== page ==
Want to know whether you can expect lion or lamb weather in your area during these last days of March? You can find the Farmer’s Almanac long-range weather forecast, here.

26 03, 2021

Smarter Than a Chicken

By |2021-03-19T08:07:42-05:00March 26th, 2021|Friday on the Miller Farm, Miller Farm Friday|2 Comments

A Blog by Chicken Wrangler Sara


One of our chickens still spends part of her day in the duck pen.  I’ve stopped worrying about it.  If she can get back and forth on her own, I see no need to slide around the duck pen chasing her and risk falling.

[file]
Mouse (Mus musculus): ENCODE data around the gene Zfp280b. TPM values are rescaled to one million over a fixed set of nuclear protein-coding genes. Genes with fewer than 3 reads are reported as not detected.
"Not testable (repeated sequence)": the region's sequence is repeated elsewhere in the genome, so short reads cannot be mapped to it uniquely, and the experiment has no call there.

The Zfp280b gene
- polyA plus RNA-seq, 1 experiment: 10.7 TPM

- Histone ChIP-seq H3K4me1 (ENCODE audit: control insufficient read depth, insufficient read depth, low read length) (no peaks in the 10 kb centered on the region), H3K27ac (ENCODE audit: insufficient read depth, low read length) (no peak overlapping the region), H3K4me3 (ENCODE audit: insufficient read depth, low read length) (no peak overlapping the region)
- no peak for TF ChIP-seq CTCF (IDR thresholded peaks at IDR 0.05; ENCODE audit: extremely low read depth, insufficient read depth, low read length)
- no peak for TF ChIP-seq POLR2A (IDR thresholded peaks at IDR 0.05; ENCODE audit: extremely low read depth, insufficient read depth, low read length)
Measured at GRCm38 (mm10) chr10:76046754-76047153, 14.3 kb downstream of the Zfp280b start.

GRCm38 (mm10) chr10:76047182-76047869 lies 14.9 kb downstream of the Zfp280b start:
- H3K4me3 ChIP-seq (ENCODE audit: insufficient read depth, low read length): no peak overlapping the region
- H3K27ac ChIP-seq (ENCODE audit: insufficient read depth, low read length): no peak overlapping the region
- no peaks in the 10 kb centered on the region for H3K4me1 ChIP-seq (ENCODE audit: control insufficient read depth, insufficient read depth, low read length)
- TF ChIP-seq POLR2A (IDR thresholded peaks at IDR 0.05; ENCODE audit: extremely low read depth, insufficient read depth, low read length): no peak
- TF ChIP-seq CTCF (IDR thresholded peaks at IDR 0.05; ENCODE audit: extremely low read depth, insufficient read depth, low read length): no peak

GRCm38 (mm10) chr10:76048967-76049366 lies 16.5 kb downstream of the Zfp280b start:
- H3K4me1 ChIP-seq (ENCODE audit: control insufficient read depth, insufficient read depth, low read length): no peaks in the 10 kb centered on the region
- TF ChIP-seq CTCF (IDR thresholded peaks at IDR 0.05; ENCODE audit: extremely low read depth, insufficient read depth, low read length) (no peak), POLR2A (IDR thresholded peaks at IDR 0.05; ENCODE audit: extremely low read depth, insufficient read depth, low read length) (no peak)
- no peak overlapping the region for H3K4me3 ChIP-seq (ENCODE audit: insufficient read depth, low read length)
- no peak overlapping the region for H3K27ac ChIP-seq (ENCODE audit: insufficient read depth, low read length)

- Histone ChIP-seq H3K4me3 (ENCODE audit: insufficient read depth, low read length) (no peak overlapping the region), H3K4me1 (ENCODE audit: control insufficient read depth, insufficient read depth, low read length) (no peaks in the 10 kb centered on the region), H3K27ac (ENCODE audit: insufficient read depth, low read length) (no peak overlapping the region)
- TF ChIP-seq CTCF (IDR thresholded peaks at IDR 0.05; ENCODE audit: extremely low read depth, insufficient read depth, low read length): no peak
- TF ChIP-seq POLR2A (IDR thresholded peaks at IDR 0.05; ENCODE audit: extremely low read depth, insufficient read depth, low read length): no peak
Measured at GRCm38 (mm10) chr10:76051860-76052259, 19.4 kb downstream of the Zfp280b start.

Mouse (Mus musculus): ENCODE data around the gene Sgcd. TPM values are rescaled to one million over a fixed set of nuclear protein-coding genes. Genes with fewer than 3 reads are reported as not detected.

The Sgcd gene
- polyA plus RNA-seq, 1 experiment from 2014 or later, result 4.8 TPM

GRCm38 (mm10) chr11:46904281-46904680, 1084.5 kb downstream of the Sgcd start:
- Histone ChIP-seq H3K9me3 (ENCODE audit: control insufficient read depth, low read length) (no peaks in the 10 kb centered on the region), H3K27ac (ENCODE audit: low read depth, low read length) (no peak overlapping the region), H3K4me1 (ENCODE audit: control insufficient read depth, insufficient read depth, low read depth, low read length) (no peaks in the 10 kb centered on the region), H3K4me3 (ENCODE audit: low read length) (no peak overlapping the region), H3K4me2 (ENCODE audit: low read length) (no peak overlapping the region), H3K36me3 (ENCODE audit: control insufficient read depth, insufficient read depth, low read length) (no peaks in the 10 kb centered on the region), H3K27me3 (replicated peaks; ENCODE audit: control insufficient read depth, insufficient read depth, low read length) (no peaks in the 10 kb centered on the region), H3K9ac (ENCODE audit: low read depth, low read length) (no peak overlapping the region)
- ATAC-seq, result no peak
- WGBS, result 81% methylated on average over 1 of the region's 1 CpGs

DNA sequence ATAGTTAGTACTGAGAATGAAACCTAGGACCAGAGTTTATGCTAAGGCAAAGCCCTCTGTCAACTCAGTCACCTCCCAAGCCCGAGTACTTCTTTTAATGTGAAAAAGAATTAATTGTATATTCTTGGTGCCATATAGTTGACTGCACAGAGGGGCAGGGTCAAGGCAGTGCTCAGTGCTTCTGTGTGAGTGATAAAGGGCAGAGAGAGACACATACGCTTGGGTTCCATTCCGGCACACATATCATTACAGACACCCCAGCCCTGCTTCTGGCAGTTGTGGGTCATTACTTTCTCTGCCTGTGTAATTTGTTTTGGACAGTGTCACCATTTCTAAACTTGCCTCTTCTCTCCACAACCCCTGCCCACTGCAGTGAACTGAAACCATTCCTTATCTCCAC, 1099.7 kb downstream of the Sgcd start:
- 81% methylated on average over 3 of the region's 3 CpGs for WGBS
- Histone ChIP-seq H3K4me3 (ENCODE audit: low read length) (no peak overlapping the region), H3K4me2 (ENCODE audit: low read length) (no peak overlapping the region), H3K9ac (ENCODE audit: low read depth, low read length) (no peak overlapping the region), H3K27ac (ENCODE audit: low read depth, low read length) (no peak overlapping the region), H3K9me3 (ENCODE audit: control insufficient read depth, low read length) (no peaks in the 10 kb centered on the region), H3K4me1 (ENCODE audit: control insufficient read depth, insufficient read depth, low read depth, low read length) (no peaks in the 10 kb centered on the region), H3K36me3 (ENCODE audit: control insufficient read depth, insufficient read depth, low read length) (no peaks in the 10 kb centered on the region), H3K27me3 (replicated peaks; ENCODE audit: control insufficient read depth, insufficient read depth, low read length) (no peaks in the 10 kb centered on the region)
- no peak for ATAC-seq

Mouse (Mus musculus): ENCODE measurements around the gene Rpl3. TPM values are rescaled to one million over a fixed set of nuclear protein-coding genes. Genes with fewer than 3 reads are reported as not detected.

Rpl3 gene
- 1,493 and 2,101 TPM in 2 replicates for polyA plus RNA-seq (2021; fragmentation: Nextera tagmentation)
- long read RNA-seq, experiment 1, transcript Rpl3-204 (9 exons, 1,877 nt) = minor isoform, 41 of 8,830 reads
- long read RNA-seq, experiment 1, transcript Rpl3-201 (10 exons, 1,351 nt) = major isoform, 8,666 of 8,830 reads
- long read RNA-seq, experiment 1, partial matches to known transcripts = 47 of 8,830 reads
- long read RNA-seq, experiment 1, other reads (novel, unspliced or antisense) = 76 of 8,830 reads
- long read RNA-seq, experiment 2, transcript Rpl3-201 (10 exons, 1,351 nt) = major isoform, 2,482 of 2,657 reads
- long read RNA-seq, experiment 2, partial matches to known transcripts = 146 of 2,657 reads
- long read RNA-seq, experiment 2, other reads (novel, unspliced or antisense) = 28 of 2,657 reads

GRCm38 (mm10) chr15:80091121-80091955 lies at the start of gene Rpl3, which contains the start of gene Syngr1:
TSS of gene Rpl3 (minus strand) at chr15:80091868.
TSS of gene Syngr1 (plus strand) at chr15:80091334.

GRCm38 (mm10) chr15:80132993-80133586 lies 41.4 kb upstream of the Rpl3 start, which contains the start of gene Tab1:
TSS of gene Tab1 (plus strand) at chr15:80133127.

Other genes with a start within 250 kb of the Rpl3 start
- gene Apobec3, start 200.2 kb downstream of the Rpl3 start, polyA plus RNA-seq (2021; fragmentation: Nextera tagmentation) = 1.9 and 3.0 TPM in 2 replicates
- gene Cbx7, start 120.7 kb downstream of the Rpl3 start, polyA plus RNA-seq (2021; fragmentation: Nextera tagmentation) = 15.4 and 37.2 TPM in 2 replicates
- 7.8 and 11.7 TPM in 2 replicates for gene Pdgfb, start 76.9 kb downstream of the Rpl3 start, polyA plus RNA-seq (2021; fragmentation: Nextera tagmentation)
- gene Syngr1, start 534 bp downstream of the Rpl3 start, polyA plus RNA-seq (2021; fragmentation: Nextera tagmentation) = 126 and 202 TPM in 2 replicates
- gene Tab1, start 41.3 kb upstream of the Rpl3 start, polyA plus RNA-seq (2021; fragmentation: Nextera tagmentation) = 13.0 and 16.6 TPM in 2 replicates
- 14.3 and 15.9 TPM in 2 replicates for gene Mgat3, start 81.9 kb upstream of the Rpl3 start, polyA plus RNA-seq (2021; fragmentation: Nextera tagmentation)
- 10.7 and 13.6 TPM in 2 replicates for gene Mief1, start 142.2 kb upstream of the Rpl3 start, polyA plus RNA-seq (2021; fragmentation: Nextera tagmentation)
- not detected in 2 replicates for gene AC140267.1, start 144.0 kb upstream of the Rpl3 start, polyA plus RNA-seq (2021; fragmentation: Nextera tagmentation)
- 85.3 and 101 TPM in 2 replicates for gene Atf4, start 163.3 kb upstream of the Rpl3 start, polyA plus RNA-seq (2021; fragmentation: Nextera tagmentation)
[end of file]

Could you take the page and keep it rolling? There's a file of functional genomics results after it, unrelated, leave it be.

She has started laying eggs in the duck’s nest box.

She may think I will put it with the duck eggs which are saved for baking and mixing in with scrambled eggs.  However, I have learned to distinguish chicken eggs from duck eggs by their shell.  The duck eggs look creamier while the chicken eggs are bright white.

I may be slower but I am smarter than a chicken!

22 03, 2021

Finding Hope

By |2021-03-21T09:33:09-05:00March 22nd, 2021|A Writer's Life, Writer's Life|1 Comment

The way 2021 began almost made the horrors of 2020 seem like a piece of cake.

Almost.

Last year, about the this time, we were whammed from nowhere and slapped into lock down without much forewarning. The rest of the year focused on sanitizing and hibernating and avoiding people.

This year started much the same way, with the addition of a blizzard in Texas that sent most of the state into darkness for days. No electricity also meant no water. No water meant plants died.